Languages that support Lambdas include PHP (from 5.3), JavaScript, Swift, Java (from Java 8), JavaScript (though not called Lambda), Python, and others including VB.NET.

Why use Lambdas? Their conciseness makes code shorter and easier to understand. For example, these two lines build a list of odd numbers:

    List list = new List() { 1, 2, 3, 4, 5, 6, 7, 8 };  
    List oddNumbers = list.FindAll(x => (x % 2) != 0);  

After this, oddNumbers contains 1,3, 5 and 7.

Closures

A closure is an anonymous function, or block of code passed outside of the function or block where it was created. It captures any variables from the inner block/function in which it is created that it uses. That sounds complicated, but is easier to show.
Here’s a Swift closure in action (with the example taken from the Swift 3.1 documentation):

func makeIncrementer(forIncrement amount: Int) -> () -> Int {
    var runningTotal = 0
    func incrementer() -> Int {
        runningTotal += amount
        return runningTotal
    }
    return incrementer
}
let incrementByTen = makeIncrementer(forIncrement: 10)
print("\(incrementByTen())")
print("\(incrementByTen())")
print("\(incrementByTen())")

It outputs 10, then 20, then 30.

The makeIncrementer() function was called with a value of 10, and that was added to the total everytime incrementbyTen() was called. You could just as easily create another incrementer(), say using 3:

let incrementByThree = makeIncrementer(forIncrement: 3)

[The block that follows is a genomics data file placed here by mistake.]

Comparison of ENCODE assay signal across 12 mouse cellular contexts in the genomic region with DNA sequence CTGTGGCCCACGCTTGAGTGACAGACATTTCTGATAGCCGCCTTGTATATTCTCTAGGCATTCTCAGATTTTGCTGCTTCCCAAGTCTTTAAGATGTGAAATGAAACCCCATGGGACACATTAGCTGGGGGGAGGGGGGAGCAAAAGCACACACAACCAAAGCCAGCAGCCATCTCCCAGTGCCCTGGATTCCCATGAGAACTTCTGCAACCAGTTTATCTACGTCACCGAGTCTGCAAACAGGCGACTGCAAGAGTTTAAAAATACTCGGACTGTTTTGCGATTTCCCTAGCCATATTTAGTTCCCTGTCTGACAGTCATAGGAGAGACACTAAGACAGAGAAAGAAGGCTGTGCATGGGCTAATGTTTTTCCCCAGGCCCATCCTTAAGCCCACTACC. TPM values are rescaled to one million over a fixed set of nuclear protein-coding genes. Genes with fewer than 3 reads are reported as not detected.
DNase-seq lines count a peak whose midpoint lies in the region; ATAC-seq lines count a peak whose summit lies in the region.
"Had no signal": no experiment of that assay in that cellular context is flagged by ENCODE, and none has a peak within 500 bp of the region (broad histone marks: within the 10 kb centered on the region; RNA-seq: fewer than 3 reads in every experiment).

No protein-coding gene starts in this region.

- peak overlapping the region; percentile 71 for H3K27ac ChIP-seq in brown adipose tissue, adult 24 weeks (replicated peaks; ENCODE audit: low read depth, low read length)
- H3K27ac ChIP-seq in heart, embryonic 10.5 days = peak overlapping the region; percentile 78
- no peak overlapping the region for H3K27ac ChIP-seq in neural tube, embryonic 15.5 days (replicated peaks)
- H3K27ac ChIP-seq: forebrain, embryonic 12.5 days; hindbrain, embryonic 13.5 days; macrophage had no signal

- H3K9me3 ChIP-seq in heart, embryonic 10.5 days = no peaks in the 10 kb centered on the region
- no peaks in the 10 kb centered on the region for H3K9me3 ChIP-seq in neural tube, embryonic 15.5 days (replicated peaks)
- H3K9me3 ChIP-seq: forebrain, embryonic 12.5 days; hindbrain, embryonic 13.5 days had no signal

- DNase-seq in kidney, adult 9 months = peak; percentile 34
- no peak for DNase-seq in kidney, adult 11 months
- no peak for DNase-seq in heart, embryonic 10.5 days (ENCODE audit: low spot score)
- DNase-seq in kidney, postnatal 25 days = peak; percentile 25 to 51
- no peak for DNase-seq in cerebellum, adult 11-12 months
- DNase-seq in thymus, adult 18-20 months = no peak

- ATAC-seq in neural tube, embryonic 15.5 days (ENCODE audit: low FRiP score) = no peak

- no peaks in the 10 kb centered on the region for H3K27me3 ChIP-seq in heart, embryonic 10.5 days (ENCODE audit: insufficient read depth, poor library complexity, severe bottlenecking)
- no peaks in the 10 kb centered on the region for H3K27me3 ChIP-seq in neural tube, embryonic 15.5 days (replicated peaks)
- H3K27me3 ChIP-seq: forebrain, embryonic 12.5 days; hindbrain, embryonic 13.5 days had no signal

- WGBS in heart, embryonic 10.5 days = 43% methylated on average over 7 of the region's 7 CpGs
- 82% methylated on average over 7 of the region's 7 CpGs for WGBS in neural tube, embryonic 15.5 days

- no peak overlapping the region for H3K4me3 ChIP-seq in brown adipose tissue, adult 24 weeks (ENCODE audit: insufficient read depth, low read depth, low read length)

Three calls to incrementByThree() would output 3,6,9. Behind the scenes, makeIncrementer() creates an instance of a class passing in the value to add. The incrementer() func is a method of this class.
The programming benefits of closures: you can build something powerful with simpler code. Anything that reduces cognitive load makes software easier to understand.

Concurrency

Not to be confused with parallel computing, although the concepts are similar (with parallel computing, code runs on different processors at the same time). With concurrency, you can split your program into lots of different bits that can be executed out of order, even as the program functions correctly.

Multithreading has been around for many years, but doing concurrency via tasks can be easier and a lot less buggy. In C#, for example, the TPL (Task Parallel Library) will use the CLR thread pool if needed. This spares us the overhead of creating threads, which is an expensive operation. Tasks can be chained together one after another and can optionally return results. (Doing this with threads is a lot harder.)

Possibly the greatest benefit of tasks is with asynchronous code (for example, using async/await in C#, JavaScript and Java). Making web service calls asynchronously takes the same length of time as synchronous calls, but doesn’t block the thread. During an asynchronous call, a thread is not blocked from responding to other requests while it waits for the first request to complete. This requires fewer threads overall.

This example shows concurrency using async/await in C#:

public async Task MethodAsync()
{
    Task longRunningTask = LongRunningTaskAsync();
    ... any code here

    int result = await longRunningTask;
    DoSomething(result);
}

public async Task LongRunningTaskAsync() { // returns an int
    await Task.Delay(1000);
    return 1;
}

A web crawler might request several pages at the same time; as each is fetched, it gets processed. The order that the pages are fetched is indeterminate: that’s concurrency.

Image Credit: Iconic Bestiary/Shutterstock.com